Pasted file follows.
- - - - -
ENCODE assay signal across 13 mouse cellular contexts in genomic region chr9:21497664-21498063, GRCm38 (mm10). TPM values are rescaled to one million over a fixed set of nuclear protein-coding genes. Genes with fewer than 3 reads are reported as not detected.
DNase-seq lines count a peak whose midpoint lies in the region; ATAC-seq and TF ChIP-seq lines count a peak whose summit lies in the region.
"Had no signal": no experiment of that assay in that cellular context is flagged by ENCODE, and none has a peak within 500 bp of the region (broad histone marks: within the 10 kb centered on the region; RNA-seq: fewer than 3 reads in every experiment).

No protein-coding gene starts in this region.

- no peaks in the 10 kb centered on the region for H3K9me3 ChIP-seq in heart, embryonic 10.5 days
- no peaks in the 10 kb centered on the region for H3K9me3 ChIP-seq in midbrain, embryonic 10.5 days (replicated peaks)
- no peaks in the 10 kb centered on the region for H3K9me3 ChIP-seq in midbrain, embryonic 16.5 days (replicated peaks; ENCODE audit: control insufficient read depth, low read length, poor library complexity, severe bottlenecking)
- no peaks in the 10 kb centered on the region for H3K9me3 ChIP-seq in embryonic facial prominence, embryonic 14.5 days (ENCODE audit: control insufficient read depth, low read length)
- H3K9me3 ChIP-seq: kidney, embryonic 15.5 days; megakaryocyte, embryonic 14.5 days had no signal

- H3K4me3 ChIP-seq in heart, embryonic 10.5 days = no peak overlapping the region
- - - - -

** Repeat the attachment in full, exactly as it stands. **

ENCODE assay signal across 13 mouse cellular contexts in genomic region chr9:21497664-21498063, GRCm38 (mm10). TPM values are rescaled to one million over a fixed set of nuclear protein-coding genes. Genes with fewer than 3 reads are reported as not detected.
DNase-seq lines count a peak whose midpoint lies in the region; ATAC-seq and TF ChIP-seq lines count a peak whose summit lies in the region.
"Had no signal": no experiment of that assay in that cellular context is flagged by ENCODE, and none has a peak within 500 bp of the region (broad histone marks: within the 10 kb centered on the region; RNA-seq: fewer than 3 reads in every experiment).

No protein-coding gene starts in this region.

- no peaks in the 10 kb centered on the region for H3K9me3 ChIP-seq in heart, embryonic 10.5 days
- no peaks in the 10 kb centered on the region for H3K9me3 ChIP-seq in midbrain, embryonic 10.5 days (replicated peaks)
- no peaks in the 10 kb centered on the region for H3K9me3 ChIP-seq in midbrain, embryonic 16.5 days (replicated peaks; ENCODE audit: control insufficient read depth, low read length, poor library complexity, severe bottlenecking)
- no peaks in the 10 kb centered on the region for H3K9me3 ChIP-seq in embryonic facial prominence, embryonic 14.5 days (ENCODE audit: control insufficient read depth, low read length)
- H3K9me3 ChIP-seq: kidney, embryonic 15.5 days; megakaryocyte, embryonic 14.5 days had no signal

- H3K4me3 ChIP-seq in heart, embryonic 10.5 days = no peak overlapping the region